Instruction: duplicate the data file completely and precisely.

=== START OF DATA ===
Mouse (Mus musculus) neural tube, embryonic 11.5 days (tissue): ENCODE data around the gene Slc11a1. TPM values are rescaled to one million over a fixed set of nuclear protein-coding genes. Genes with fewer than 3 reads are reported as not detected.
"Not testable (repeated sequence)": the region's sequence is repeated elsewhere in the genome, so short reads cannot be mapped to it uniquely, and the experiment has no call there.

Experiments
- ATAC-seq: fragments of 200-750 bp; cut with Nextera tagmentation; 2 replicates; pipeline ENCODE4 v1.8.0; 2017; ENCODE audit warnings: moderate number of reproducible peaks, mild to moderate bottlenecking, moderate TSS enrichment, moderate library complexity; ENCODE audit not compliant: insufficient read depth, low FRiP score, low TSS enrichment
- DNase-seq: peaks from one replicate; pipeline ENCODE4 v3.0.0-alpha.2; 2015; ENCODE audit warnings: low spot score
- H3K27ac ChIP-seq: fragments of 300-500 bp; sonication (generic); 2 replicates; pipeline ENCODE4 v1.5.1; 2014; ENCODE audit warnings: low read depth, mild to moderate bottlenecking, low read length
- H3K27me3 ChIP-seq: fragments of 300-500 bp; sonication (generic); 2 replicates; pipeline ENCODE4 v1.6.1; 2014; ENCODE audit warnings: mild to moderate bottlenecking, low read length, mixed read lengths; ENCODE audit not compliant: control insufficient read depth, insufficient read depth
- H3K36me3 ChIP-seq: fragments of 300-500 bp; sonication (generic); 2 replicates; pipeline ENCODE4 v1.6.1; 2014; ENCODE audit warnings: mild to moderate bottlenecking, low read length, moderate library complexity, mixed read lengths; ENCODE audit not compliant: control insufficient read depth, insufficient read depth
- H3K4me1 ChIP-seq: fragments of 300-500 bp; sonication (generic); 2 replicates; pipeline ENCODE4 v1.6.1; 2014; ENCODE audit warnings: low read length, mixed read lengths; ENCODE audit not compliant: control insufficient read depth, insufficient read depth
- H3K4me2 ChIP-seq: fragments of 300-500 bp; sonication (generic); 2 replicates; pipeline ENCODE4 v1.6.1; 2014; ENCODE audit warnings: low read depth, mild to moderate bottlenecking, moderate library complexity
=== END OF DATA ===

Mouse (Mus musculus) neural tube, embryonic 11.5 days (tissue): ENCODE data around the gene Slc11a1. TPM values are rescaled to one million over a fixed set of nuclear protein-coding genes. Genes with fewer than 3 reads are reported as not detected.
"Not testable (repeated sequence)": the region's sequence is repeated elsewhere in the genome, so short reads cannot be mapped to it uniquely, and the experiment has no call there.

Experiments
- ATAC-seq: fragments of 200-750 bp; cut with Nextera tagmentation; 2 replicates; pipeline ENCODE4 v1.8.0; 2017; ENCODE audit warnings: moderate number of reproducible peaks, mild to moderate bottlenecking, moderate TSS enrichment, moderate library complexity; ENCODE audit not compliant: insufficient read depth, low FRiP score, low TSS enrichment
- DNase-seq: peaks from one replicate; pipeline ENCODE4 v3.0.0-alpha.2; 2015; ENCODE audit warnings: low spot score
- H3K27ac ChIP-seq: fragments of 300-500 bp; sonication (generic); 2 replicates; pipeline ENCODE4 v1.5.1; 2014; ENCODE audit warnings: low read depth, mild to moderate bottlenecking, low read length
- H3K27me3 ChIP-seq: fragments of 300-500 bp; sonication (generic); 2 replicates; pipeline ENCODE4 v1.6.1; 2014; ENCODE audit warnings: mild to moderate bottlenecking, low read length, mixed read lengths; ENCODE audit not compliant: control insufficient read depth, insufficient read depth
- H3K36me3 ChIP-seq: fragments of 300-500 bp; sonication (generic); 2 replicates; pipeline ENCODE4 v1.6.1; 2014; ENCODE audit warnings: mild to moderate bottlenecking, low read length, moderate library complexity, mixed read lengths; ENCODE audit not compliant: control insufficient read depth, insufficient read depth
- H3K4me1 ChIP-seq: fragments of 300-500 bp; sonication (generic); 2 replicates; pipeline ENCODE4 v1.6.1; 2014; ENCODE audit warnings: low read length, mixed read lengths; ENCODE audit not compliant: control insufficient read depth, insufficient read depth
- H3K4me2 ChIP-seq: fragments of 300-500 bp; sonication (generic); 2 replicates; pipeline ENCODE4 v1.6.1; 2014; ENCODE audit warnings: low read depth, mild to moderate bottlenecking, moderate library complexity